Throughout our talk, an undertone of the selflessness that comes when two high-achievers from big Catholic families converge (Bill is the second-youngest of 12), is as pervasive as the scent of flowers from her lei.
The couple met, fairytale fashion, when she was 18 and in her first week at Otago Medical School, and he was 19 and working on a BCom BA. As she says now, smiling, "I struck the jackpot. Bill - he's my best friend".
It was obviously a disciplined upbringing. Mary was "strongly encouraged" to finish her degree before marrying. By that time she was studying at Wellington Medical School and visiting Bill, who was managing his farm in Dipton, halfway between Queenstown and Invercargill, during university holidays. Although she thought the enforced long engagement was hard at the time, "now that I'm a mother I can fully understand it".
When English had decided she wanted to become a doctor, at age 12, her father had been keen. She recalls his words: "No one's been to university in our family. But if you want to go to medical school we'll make sure you get there."
The nuns at her convent school (St Catherine's in Kilbirnie) added their efforts. "One, a West Coast Irish nun, managed to pinch a PhD chemistry teacher from the local boys' school - that made a really big difference," she says.
As the eldest, Mary was also the family example. Her brother Peter is a doctor. "Patrick's a BSc who came first-equal graduate at Victoria University. We have an accountant and dietician, an architect and an accountant-to-be in the family ...
"When my sister Catherine wanted to become a physiotherapist, dad was really down on that - 'it's only a diploma!' When AUT made it into a degree course she was really happy."
The big families and Catholic faith is probably why Mary English is rumoured to be the chairman of the Society for the Protection of the Unborn Child in the South Island. And is she?
The soft brown eyes widen momentarily and then she smiles. Of course, as I know already, neither she nor Bill is based in the South Island, which makes the rumour rather unlikely. But still, predictably, she gives me the courtesy of an answer.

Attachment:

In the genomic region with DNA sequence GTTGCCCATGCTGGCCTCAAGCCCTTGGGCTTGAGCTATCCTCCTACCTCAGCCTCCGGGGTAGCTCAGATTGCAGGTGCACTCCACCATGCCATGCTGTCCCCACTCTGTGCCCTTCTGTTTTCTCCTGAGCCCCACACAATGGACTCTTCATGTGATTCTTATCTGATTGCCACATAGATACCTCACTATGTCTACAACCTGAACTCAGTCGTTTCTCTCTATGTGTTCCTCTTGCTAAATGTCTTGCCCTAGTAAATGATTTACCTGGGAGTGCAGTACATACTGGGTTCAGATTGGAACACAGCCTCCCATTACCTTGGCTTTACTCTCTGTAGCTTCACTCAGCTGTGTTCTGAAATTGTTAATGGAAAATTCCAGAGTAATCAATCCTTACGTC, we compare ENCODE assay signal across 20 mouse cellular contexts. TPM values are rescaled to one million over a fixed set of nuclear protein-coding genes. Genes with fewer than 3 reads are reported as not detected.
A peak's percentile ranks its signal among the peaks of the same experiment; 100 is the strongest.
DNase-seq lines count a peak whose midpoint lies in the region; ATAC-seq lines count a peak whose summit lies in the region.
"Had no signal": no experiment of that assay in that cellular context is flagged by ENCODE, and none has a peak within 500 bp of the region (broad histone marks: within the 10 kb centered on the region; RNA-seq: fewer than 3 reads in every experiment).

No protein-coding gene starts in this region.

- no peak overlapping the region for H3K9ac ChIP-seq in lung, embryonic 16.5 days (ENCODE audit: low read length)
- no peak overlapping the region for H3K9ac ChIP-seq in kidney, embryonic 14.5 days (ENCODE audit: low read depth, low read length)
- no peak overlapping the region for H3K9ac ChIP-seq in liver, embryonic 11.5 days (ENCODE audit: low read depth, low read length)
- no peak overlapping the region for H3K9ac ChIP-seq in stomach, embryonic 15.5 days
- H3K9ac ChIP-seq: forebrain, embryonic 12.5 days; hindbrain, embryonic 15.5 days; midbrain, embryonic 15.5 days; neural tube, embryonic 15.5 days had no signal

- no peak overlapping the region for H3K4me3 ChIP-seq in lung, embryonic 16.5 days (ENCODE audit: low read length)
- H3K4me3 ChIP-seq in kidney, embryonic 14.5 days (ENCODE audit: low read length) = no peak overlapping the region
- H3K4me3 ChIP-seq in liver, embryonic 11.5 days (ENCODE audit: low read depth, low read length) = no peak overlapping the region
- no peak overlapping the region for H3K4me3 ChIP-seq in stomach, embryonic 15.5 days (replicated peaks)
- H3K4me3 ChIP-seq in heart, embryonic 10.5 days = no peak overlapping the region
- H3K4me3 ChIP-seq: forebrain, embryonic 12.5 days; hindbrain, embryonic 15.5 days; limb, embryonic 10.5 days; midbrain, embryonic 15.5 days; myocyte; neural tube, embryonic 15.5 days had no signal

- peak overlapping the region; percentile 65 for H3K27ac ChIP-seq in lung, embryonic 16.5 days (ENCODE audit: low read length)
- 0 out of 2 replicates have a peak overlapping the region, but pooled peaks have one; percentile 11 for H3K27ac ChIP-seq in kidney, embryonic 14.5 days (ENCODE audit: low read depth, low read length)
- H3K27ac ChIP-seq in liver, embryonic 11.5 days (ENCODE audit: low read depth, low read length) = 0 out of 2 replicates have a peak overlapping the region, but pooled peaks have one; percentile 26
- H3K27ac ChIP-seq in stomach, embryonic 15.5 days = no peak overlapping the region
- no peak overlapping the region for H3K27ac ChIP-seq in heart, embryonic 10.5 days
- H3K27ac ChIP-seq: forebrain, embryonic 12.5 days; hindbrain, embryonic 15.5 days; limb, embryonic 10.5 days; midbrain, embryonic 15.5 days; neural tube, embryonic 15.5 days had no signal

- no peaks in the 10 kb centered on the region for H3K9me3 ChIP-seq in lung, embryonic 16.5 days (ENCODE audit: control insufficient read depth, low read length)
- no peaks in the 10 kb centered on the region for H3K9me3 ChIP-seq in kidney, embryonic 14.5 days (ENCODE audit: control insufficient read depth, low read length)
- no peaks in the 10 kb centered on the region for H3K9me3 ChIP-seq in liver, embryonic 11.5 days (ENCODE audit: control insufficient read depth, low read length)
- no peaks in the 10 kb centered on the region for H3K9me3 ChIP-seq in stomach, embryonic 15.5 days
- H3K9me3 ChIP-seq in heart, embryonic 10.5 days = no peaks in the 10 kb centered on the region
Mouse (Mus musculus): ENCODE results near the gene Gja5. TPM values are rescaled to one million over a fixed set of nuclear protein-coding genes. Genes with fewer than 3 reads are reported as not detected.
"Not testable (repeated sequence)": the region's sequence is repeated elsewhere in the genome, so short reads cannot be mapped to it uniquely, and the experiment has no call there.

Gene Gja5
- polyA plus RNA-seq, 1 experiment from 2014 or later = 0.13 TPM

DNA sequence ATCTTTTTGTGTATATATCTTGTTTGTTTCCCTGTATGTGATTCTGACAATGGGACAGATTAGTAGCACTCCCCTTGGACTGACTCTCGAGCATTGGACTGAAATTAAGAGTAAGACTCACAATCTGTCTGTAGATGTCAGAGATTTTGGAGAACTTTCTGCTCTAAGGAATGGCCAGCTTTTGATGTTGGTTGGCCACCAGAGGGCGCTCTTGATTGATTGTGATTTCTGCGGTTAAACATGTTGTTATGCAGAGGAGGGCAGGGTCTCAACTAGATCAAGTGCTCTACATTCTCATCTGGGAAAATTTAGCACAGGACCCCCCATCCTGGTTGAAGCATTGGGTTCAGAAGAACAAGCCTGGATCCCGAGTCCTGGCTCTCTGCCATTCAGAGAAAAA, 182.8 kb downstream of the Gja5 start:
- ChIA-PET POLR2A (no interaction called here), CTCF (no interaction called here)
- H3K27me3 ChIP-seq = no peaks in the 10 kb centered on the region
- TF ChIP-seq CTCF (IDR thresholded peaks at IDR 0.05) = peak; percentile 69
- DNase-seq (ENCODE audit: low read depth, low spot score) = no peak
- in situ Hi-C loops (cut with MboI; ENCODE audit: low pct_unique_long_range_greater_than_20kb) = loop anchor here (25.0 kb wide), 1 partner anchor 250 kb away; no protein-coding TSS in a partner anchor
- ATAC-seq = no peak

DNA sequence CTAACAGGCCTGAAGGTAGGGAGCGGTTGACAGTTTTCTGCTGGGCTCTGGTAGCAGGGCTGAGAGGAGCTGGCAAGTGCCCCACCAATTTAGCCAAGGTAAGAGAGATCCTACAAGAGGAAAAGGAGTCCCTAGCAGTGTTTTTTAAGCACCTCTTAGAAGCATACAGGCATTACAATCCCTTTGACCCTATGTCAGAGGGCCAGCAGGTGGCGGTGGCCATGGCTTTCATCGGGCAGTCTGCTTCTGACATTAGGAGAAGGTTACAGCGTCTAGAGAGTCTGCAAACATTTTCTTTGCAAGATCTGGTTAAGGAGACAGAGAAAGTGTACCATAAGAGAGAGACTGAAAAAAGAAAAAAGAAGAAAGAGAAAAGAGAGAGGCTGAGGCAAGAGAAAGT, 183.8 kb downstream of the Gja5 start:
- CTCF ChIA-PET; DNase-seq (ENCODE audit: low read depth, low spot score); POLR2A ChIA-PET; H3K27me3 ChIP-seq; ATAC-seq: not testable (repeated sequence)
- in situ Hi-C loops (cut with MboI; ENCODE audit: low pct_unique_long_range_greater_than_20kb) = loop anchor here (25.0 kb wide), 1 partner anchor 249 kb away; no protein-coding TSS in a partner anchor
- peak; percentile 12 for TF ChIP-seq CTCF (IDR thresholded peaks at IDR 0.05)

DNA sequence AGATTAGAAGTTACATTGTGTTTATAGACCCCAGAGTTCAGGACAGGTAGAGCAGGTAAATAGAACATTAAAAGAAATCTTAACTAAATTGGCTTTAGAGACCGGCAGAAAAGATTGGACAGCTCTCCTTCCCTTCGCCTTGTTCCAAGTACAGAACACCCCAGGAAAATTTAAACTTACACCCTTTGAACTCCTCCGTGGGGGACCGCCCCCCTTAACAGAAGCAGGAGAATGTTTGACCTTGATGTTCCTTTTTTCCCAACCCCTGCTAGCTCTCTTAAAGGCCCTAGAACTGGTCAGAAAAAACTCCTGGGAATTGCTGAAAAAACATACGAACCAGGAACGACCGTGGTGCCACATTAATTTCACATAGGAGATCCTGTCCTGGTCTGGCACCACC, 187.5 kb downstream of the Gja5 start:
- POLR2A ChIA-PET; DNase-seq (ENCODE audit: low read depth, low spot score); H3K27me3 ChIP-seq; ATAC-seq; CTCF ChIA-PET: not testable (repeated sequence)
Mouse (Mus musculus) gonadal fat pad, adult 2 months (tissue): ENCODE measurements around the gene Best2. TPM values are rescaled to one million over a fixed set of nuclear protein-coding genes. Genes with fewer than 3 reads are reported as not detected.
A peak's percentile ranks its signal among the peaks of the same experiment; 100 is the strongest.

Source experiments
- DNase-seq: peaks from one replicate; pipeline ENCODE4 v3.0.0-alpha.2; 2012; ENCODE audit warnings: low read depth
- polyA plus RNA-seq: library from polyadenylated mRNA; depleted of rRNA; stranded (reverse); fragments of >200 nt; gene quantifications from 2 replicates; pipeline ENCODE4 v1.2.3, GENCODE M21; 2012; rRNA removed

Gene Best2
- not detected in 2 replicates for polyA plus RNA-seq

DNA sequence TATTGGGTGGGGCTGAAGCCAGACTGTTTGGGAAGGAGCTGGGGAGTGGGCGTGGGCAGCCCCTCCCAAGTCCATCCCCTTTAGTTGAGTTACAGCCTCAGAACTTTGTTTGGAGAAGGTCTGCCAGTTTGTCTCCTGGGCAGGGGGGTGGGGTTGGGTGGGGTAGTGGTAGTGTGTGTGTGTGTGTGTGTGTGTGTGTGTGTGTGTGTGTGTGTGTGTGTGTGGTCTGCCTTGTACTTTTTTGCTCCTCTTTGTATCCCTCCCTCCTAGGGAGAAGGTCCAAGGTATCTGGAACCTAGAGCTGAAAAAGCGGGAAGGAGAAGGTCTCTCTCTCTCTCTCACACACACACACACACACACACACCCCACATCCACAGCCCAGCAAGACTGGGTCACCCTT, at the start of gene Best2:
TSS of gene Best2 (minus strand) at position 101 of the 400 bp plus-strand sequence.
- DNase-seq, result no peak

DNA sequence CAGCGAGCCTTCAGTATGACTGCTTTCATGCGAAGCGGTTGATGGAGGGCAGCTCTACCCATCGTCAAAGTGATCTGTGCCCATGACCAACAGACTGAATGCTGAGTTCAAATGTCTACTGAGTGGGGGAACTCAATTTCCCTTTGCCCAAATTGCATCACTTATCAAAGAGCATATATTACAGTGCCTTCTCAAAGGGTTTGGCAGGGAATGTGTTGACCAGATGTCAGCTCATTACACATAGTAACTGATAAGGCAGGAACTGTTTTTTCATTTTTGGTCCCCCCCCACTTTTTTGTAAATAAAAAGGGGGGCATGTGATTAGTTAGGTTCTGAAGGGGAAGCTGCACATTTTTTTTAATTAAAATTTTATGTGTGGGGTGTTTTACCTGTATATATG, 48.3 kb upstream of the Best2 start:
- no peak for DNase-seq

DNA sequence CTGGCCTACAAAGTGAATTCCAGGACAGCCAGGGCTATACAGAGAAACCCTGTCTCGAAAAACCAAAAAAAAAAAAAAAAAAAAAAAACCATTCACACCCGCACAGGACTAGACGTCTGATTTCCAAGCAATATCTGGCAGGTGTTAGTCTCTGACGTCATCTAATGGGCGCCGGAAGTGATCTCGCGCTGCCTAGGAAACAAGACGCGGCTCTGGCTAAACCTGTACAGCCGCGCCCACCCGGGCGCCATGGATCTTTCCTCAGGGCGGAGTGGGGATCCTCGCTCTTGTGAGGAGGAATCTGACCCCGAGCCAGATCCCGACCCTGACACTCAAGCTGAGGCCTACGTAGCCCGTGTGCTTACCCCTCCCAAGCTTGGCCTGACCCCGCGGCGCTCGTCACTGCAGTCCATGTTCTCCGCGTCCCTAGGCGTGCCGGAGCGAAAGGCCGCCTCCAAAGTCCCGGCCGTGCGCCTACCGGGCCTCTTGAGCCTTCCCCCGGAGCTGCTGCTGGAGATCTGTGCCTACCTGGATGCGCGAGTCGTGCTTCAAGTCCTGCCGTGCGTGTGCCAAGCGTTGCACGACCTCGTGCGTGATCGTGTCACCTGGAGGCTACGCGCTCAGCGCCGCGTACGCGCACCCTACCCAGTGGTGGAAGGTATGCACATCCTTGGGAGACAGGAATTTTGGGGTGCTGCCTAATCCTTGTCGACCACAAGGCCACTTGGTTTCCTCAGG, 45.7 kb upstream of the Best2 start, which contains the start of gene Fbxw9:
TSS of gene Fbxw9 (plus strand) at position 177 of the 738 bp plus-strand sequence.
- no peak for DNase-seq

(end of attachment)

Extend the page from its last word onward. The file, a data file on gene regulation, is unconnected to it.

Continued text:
"We're both conservative on anti-abortion issues - and I'm always keen to see groups like Pregnancy Help supporting mothers who are finding it difficult. For me, one of the biggest lessons in my life is when I've met the children of mothers who've changed their minds - the most glaring truth is that there are a whole lot of people missing from families."
But is she involved with Spuc? "No."
What Dr English is involved with is "an outfit called the Family Education Network" - a programme which was partly sparked by teenagers who express regret at early sexual involvement and its consequences. Working through schools, the programme is aimed at sexuality, health "and plugging, in part, the postponing of sexual involvement message".
Dr English is worried about more than unplanned pregnancies. "The chlamydia - all that stuff - is going through the roof," she says. "We're really trying to encourage 14 year-olds who are not sexually active to stick with that. One of the programmes uses peer presenters and is very effective - teenagers listen more to people closer in age to them."
Not surprisingly, Mary English also firmly favours traditional families over looser-knit relationships.
"My concern has always been that young people are supported, especially by their families, and that parents be encouraged," she says. "Because it's the hardest job out.
" That's why I'm really keen on the marriage thing, why I support people who are married ... because that stability is important, especially for a child.